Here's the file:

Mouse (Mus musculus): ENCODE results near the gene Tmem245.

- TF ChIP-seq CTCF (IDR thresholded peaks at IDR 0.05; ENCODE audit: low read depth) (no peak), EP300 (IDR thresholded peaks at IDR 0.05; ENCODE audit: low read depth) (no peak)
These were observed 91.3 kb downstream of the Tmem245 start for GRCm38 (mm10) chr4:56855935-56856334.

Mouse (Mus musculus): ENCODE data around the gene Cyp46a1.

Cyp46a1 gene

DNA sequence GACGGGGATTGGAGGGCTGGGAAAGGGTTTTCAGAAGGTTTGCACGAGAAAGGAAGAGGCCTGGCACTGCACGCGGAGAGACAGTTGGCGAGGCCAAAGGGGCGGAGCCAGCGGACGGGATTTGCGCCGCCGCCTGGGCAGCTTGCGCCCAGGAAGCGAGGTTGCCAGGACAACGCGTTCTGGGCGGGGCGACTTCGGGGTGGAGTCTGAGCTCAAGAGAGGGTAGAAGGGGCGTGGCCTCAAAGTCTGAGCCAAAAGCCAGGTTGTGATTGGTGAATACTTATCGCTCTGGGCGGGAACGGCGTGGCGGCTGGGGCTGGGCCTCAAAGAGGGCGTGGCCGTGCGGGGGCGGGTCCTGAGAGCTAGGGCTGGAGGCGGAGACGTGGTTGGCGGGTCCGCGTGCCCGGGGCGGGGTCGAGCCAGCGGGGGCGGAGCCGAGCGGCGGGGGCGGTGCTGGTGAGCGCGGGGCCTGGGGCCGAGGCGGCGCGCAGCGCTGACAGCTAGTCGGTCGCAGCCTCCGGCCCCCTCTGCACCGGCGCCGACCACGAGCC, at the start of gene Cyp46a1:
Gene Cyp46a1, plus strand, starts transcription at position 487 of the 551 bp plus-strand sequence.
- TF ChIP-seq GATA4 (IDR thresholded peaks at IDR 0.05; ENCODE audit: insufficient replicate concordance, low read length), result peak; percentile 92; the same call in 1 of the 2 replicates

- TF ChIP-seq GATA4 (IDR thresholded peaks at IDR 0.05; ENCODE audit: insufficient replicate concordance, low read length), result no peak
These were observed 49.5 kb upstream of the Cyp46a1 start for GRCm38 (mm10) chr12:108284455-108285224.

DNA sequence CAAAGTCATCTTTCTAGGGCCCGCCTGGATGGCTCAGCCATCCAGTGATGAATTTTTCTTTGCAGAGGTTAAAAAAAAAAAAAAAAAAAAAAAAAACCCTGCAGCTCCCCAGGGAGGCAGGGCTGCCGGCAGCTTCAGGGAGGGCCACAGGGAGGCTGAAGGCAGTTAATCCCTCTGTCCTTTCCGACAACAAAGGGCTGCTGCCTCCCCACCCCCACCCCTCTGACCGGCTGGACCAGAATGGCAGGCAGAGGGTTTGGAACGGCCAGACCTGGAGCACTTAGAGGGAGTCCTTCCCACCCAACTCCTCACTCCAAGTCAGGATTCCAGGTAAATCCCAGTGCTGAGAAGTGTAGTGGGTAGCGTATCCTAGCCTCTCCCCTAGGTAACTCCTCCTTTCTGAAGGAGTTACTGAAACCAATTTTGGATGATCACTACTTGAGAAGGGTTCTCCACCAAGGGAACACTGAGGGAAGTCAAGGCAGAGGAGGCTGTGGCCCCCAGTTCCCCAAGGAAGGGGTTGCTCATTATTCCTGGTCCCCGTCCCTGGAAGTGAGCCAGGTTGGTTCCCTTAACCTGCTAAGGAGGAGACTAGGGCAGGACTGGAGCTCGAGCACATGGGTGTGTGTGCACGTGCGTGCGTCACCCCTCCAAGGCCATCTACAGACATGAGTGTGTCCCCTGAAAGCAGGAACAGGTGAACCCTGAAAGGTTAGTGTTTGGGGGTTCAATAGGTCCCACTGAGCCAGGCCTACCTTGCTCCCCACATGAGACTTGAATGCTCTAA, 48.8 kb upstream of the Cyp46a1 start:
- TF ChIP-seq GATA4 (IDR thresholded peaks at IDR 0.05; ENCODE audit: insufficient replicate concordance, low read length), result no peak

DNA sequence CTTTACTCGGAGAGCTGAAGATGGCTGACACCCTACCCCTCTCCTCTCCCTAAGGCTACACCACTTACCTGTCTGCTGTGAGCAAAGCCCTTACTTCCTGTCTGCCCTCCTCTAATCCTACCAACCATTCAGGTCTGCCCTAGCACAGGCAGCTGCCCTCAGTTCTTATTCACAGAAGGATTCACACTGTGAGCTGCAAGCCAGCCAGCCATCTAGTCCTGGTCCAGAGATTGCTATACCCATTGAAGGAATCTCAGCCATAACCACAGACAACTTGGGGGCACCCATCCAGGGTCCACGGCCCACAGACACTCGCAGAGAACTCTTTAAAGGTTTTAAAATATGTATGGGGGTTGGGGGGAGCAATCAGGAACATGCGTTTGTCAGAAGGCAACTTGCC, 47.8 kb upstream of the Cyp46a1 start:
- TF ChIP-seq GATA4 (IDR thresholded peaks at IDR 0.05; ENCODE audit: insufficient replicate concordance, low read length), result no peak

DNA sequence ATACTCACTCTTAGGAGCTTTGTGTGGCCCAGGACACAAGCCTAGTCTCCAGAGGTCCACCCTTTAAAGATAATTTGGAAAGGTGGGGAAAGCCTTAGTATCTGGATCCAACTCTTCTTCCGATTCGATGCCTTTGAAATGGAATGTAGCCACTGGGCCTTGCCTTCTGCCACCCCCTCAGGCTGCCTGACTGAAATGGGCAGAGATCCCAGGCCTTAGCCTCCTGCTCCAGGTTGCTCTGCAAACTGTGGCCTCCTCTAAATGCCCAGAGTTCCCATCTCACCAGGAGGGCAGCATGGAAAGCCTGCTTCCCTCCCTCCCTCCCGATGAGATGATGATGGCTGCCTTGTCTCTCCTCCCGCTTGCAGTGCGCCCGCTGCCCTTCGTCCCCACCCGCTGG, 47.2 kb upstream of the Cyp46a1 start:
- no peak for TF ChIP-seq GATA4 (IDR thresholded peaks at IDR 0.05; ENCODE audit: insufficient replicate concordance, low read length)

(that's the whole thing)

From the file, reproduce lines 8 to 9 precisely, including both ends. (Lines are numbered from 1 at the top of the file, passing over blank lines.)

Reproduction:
- TF ChIP-seq GATA4 (IDR thresholded peaks at IDR 0.05; ENCODE audit: insufficient replicate concordance, low read length), result peak; percentile 92; the same call in 1 of the 2 replicates

- TF ChIP-seq GATA4 (IDR thresholded peaks at IDR 0.05; ENCODE audit: insufficient replicate concordance, low read length), result no peak